Just Seven Things

Exploring why and how we do what we do, and how we can do it better

Archive for the tag “Vision and Goal Setting”

Are you having visions?

Well, if you’re not, you should be.

The power of the human imagination is still relatively little researched. Productivity literature, parents and teachers ask us to focus on the task in hand and our project plans. Yet we know through our human history that it has been the big thinkers that have enabled our faster progress as a human race: not those who just focus on the here & now and accept the norm.

As animals, we are goal oriented (food, sex….) and from what we know about our evolution, we can speculate that a sophistication in our goal setting was introduced as we developed consciousness. We could defer satisfaction. Invest time and energy, working together for a longer-term and ultimately more rewarding goal. I suspect this skill is also subject to further evolution. We can be bound by what we know, as framed by our human history and what we tell each other. Limited by the current ‘realities’ of our knowledge. Or we can recognise this will just bring us a tomorrow that looked like yesterday.

Instead, we need to recognise our own power of imagination. We use the same parts of our brain in imagining as we do in remembering. Your ‘brain’ doesn’t really know that your big vision hasn’t already happened; therefore you are the only blocker to your dreams. Your limiting self-beliefs, your why-nots. So let’s take advantage of our sophistication. Let’s blow the doors off everything that limits us. Let’s all start to have visions that we’re proud of: our reality is what we make it.

Fortunately a giant robot dinosaur called FAKEGRIMLOCK comes to the rescue of our human limitations on a post on Eric Ries’ Lean Startup blog. My favourite part:

EVERYONE GOOD AT SEE CAN’T. EVERYONE LIVE IN WORLD FULL OF IMPOSSIBLE.

EVERYTHING THAT MATTER IMPOSSIBLE UNTIL SOMEONE DO IT ANYWAY.

STOP BEING EVERYONE. STARE AT WHY NOT UNTIL IT GIVE UP AND BECOME HOW TO.

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What Could You Do in The Future With Your Imagination Now?

Daniel Schacter Functional MRI Scans

Daniel Schacter Functional MRI Scans

The scans to the left look virtually identical.

The furthest left brain actually shows the bits of the brain that fire when, given a cue word, the subject remembers something that has happened: a memory.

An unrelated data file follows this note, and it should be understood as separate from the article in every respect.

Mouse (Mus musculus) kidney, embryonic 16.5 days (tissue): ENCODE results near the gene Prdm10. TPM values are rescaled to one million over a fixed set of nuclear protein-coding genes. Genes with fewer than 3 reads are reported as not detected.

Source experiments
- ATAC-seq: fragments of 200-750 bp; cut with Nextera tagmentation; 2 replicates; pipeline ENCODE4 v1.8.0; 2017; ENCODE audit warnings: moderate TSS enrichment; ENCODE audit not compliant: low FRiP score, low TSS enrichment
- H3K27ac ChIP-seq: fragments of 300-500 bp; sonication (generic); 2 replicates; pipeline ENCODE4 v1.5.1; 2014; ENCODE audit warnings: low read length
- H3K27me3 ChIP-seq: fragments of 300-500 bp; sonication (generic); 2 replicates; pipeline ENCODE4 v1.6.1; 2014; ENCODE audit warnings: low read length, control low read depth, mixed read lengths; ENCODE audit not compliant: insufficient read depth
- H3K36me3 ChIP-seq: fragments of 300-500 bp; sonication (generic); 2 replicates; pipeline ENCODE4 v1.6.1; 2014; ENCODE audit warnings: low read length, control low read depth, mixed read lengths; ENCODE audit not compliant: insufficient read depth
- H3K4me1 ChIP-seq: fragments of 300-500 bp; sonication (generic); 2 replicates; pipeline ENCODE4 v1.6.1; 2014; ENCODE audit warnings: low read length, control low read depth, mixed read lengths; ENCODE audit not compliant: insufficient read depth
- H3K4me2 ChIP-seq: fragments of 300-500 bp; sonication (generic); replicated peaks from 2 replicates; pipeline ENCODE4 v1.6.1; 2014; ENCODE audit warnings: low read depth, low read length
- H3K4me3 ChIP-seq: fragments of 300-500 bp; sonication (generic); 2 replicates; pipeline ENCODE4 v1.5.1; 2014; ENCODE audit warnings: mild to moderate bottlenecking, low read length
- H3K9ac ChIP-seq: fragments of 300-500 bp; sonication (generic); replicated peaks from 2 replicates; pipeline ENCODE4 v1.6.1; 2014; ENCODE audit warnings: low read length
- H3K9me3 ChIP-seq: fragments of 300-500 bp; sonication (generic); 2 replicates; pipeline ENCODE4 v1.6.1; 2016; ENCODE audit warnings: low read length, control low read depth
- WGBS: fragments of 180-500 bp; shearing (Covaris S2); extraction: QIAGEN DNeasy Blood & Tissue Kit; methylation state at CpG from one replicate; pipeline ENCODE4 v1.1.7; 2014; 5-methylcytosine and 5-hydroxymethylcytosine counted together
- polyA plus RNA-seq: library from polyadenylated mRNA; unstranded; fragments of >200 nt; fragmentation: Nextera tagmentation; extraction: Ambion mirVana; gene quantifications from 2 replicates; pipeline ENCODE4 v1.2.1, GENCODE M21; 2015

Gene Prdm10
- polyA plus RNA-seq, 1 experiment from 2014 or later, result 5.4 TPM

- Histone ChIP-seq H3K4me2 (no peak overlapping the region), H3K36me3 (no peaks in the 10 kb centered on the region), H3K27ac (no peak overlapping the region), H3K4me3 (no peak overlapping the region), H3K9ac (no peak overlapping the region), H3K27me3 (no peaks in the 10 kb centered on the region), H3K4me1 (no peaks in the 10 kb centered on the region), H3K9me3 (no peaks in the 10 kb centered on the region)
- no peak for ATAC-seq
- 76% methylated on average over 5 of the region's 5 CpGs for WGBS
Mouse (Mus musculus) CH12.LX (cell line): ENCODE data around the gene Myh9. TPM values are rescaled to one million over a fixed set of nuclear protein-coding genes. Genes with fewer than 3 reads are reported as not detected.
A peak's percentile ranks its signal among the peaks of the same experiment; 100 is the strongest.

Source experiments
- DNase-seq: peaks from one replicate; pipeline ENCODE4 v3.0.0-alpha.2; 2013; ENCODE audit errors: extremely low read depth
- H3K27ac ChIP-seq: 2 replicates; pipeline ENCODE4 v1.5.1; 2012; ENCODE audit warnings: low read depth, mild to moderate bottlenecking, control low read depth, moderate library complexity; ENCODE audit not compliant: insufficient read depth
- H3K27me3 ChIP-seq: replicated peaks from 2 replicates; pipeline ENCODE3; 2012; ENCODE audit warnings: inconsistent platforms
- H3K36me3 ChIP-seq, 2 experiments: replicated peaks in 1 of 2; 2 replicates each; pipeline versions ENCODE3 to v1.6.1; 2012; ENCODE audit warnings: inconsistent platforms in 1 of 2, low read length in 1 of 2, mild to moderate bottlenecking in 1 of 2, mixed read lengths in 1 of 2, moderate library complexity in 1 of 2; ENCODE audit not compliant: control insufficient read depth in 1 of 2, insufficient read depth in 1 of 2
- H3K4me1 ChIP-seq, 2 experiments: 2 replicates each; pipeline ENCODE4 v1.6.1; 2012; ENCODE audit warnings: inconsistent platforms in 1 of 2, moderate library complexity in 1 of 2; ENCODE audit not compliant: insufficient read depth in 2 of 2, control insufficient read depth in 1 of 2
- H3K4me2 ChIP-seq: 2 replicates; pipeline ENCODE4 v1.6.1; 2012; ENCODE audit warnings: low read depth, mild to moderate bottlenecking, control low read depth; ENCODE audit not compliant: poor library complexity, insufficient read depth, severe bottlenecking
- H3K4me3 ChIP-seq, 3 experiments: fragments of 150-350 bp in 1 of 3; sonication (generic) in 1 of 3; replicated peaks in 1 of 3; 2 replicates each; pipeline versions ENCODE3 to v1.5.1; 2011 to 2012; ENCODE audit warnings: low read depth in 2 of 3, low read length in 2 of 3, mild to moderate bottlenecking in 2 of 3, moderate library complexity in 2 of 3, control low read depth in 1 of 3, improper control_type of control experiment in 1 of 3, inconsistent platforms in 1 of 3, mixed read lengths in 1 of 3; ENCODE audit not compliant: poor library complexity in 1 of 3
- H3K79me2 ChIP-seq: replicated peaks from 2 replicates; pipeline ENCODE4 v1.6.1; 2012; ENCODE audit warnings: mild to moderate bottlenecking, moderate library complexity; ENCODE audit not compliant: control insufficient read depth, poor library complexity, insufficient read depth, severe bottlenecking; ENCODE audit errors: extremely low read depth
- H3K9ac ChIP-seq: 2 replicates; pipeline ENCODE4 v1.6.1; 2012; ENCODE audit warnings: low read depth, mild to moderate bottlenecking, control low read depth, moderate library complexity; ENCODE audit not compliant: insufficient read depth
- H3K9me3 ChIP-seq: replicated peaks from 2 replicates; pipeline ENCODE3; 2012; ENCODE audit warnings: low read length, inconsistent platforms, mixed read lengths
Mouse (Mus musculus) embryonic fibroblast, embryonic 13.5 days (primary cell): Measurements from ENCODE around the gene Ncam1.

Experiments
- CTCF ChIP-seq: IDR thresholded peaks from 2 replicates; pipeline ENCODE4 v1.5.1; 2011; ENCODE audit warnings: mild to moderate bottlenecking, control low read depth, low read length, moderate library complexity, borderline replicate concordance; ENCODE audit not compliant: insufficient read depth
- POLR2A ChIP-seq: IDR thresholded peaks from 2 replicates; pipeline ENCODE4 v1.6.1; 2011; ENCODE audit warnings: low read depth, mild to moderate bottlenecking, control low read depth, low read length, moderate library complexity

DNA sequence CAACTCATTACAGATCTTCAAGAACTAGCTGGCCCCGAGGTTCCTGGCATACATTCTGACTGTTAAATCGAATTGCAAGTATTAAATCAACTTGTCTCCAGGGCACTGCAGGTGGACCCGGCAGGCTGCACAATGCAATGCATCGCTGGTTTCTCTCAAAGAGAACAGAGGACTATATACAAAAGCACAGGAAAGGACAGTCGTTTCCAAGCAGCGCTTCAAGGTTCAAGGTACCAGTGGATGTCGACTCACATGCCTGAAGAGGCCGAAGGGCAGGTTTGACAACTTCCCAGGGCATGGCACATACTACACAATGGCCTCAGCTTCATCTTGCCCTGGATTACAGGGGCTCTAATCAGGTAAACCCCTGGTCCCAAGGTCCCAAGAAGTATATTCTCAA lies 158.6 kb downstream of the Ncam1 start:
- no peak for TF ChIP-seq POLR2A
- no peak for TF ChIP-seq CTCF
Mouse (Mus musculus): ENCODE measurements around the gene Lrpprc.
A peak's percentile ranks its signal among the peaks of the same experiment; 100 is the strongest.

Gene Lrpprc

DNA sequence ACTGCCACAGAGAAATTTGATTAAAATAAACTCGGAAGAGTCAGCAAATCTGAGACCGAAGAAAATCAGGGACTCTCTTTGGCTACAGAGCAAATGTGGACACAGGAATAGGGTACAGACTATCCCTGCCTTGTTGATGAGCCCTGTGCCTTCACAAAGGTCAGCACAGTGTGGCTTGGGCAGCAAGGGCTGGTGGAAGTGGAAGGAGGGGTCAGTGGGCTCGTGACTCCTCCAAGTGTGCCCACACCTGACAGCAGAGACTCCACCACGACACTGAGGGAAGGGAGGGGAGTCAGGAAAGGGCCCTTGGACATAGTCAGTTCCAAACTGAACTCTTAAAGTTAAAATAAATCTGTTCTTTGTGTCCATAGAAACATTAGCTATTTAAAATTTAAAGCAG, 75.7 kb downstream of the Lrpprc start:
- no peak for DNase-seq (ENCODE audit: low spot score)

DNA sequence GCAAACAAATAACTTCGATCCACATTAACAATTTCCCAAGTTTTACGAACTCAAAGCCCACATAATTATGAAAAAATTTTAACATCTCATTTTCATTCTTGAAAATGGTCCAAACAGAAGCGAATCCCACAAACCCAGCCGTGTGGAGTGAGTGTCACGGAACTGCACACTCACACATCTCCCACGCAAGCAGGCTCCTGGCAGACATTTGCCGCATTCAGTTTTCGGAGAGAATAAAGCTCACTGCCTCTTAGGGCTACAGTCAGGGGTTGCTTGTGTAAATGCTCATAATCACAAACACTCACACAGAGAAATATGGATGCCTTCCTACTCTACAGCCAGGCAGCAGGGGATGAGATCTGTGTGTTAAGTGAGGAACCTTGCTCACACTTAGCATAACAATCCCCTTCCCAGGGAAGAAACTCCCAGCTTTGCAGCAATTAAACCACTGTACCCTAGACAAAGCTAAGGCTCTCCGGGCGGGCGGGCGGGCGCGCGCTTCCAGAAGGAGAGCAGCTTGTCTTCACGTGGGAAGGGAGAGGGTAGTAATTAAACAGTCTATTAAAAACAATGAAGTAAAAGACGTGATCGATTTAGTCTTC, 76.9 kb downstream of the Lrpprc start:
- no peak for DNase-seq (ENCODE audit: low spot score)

The closest brain shows the bits of the brain that fire when the subject, given the same cue word, was asked to imagine a future scenario.

So the fact that the brain, for purposes of evolutionary efficiency – or through evolutionary limitations (depending on your view) – uses the same tools to remember the past and imagine the future, throws a fantastic light on the power of vision and goal setting.

On the basis that you believe your memories because your left brain gives you permission to do so, the only thing limiting a more ‘creative’ use of vision and goal setting is your logical/ analytical side. Looking at the argument from another perspective, do you believe that you are what/ who you are through a sum total of your nature and your nurture? Do you accept that a component part of what affects your nurture is a sum total of your experiences? Do you then accept that how you act in the present is influenced by the sum of what you believe to be you: your values, beliefs, experiences etc.?

If you’re still with me, then allow yourself to imagine the impact of acting in the present not just based on your past, but based on a future that you desire and have spent time imagining in detail.

What resources would this bring to bear? What focus would this give you? What opportunities would you take?

Strange Bedfellows: The Relationship between Mood and Time Management

Cumulus 4 by Marcin Rybarczyk

Cumulus 4 by Marcin Rybarczyk

Again, it must be where my mind is at the moment. The challenges of time management and personal effectiveness all seem to be appearing in the shadows and the greyness conscious, rational, systematic approaches to the problem.

I think I need to start to believe the statement made in  Nassim Nicholas Taleb’s excellent Fooled by Randomness

‘We will see that we are not genetically fit to be rational and act rationally’ – there is a divorce between those who have ideas and those who carry then out in practice

(Here is the link to the string of posts on the impact that Fooled by Randomness has had on me)

I make this observation as I monitor myself into a next phase of effectiveness. I am getting a lot more focused on My3Things for each of my areas of accountability/ personal vision and goals (I have extended out my own use of the term My3Things from its use within Madgex for 360 degree feedback – just a useful way of managing a ‘dashboard’ of top 3 priority actions over seven areas of accountability/ vision & goals)

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